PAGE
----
Intermodal vs. over-the-road: What you need to start a trip
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How does a carrier even get started with finding loads to take for their trucking operation? With services like DrayNow, they can simply download and sign up for the app, and find local loads in their market in no time. Once a carrier has their first trip on deck, it’s time to look at what they need to know and do to prepare for this trip.
First things first: every trucking trip has an appointment time for when the freight needs to be picked up and delivered. The reason appointment times are so important is that this trip is just one of the many steps in the supply chain. If the carrier or anyone else doesn’t do their part, or it’s not done in time, the whole chain is busted.
What equipment do carriers need to get started on the trip? For intermodal, all they need is their tractor unit. The container and chassis both come from the rail yard, so they’re good to go for the time being. For over-the-road trips, the carrier may have to show up with their truck and a trailer, but sometimes the shipper will have a specific trailer at the warehouse that the carrier will take.
For intermodal runs, the carrier has to pick up the container from the rail yard, either an empty to then load at the shipper, or a loaded container to bring to the consignee. But how do you know if your container is available at the rail yard? The great thing about having multiple modes involved in a trip is that there are plenty of status updates along the way. When a container is grounded, it’s off the train and ready to be picked up. The major railroads provide resources to check the grounding status of the container. What are these resources? Apps! Available to download for free right onto your phone.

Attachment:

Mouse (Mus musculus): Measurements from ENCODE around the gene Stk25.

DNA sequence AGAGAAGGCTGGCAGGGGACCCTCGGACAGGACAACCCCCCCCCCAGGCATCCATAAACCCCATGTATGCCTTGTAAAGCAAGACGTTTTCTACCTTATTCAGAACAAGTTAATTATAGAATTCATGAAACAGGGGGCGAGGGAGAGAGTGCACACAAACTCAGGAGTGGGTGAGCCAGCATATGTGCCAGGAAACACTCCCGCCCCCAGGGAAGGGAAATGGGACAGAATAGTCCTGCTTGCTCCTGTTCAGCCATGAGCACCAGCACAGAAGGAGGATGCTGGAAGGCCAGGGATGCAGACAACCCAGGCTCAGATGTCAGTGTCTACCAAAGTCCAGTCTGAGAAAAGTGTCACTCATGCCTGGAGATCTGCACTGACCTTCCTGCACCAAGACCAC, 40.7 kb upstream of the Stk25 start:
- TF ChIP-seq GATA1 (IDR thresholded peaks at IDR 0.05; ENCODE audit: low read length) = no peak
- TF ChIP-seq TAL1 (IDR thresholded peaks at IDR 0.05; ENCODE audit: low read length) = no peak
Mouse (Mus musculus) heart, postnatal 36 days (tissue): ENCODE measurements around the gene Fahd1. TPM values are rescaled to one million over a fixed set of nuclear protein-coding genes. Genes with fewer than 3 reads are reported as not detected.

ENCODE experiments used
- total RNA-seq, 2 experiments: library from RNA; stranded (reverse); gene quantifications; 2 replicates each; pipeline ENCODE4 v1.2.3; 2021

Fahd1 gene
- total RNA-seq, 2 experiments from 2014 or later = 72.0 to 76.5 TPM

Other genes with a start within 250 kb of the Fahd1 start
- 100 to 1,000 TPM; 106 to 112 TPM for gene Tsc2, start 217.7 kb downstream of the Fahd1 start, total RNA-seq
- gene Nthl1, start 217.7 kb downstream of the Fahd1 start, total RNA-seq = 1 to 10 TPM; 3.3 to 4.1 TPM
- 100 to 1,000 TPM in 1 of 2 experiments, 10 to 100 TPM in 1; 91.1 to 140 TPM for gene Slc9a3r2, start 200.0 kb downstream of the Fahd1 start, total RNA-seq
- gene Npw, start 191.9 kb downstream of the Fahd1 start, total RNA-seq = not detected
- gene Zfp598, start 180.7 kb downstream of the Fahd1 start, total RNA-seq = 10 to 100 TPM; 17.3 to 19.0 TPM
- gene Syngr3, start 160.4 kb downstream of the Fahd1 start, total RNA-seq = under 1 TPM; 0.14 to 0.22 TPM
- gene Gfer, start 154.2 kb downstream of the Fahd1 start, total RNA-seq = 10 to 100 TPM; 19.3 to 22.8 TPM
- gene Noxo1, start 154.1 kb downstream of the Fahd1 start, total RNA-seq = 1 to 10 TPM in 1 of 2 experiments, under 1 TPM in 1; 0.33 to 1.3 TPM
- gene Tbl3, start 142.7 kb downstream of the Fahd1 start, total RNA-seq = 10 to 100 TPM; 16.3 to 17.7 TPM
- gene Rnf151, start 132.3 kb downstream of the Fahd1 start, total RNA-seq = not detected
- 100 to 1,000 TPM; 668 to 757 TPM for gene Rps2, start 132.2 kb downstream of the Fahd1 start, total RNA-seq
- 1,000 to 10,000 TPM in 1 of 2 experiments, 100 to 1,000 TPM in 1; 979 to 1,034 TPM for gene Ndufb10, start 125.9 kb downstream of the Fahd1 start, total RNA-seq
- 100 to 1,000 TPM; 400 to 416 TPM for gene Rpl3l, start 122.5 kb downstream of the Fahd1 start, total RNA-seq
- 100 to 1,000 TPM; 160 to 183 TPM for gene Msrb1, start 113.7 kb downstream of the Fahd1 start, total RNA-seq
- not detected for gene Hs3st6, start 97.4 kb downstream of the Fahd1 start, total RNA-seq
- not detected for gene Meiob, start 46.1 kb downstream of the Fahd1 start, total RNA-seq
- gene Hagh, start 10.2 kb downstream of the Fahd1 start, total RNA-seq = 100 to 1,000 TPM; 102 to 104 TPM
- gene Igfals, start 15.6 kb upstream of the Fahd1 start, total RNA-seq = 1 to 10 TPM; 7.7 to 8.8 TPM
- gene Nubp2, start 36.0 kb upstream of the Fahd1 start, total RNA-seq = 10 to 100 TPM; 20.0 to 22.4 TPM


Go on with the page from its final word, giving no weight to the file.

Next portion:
Not only can these apps alert you when a container is ready, but they can also help at checking in at the rail yard, and finding empty containers to get loaded at the warehouse. Having to pick up a container may be an extra step over an over-the-road run, but these apps are there to make it as easy as possible and cutting down on the time spent going in and out of the rail yard.
Like with intermodal, over-the-road trips have strict appointment times, but it’s not always totally certain that the freight will be ready when you arrive at the warehouse. The carrier may receive communications from the warehouse or another party if there’s a delay, but there’s no centralized method quite like the rail apps to check for status updates.
Now that we’ve covered everything a carrier needs to know before to head to their first destination (the rail or warehouse), stay tuned for next week’s installment of this series, where we’ll be going over the tips and tricks of the check-in process at each starting point. If you missed last week’s blog on the carrier expenses in both intermodal and over-the-road trucking, check it out here!
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